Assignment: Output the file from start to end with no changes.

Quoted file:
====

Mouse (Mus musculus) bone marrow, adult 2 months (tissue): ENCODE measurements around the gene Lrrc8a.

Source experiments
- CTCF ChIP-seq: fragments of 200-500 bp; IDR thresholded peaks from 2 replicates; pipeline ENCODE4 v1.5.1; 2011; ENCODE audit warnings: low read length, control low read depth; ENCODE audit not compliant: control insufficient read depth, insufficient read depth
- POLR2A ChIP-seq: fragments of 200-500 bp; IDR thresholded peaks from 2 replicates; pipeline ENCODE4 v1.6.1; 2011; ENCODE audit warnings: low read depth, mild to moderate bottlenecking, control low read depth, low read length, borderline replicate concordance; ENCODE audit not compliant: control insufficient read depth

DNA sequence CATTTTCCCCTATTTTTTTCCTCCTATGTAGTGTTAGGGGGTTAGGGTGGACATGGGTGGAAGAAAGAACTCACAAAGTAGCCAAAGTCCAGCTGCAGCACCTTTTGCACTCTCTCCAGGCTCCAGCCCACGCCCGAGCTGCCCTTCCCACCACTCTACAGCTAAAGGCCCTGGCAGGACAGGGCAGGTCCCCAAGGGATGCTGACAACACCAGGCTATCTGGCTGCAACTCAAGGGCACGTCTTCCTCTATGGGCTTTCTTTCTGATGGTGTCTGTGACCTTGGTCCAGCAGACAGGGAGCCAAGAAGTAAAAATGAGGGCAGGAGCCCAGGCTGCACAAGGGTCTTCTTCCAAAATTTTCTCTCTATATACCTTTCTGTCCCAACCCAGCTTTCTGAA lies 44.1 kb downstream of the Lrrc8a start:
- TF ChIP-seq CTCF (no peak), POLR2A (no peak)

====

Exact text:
Mouse (Mus musculus) bone marrow, adult 2 months (tissue): ENCODE measurements around the gene Lrrc8a.

Source experiments
- CTCF ChIP-seq: fragments of 200-500 bp; IDR thresholded peaks from 2 replicates; pipeline ENCODE4 v1.5.1; 2011; ENCODE audit warnings: low read length, control low read depth; ENCODE audit not compliant: control insufficient read depth, insufficient read depth
- POLR2A ChIP-seq: fragments of 200-500 bp; IDR thresholded peaks from 2 replicates; pipeline ENCODE4 v1.6.1; 2011; ENCODE audit warnings: low read depth, mild to moderate bottlenecking, control low read depth, low read length, borderline replicate concordance; ENCODE audit not compliant: control insufficient read depth

DNA sequence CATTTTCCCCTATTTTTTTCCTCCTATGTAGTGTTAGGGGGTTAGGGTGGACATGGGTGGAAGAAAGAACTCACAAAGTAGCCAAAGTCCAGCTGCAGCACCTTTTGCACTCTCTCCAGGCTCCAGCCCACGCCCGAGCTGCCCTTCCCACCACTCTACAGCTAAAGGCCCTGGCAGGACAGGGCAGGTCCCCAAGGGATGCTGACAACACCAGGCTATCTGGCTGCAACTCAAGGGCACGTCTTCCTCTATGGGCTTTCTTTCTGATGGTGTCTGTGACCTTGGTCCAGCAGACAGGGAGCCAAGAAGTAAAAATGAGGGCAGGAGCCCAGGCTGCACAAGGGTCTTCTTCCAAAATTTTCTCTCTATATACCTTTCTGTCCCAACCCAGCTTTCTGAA lies 44.1 kb downstream of the Lrrc8a start:
- TF ChIP-seq CTCF (no peak), POLR2A (no peak)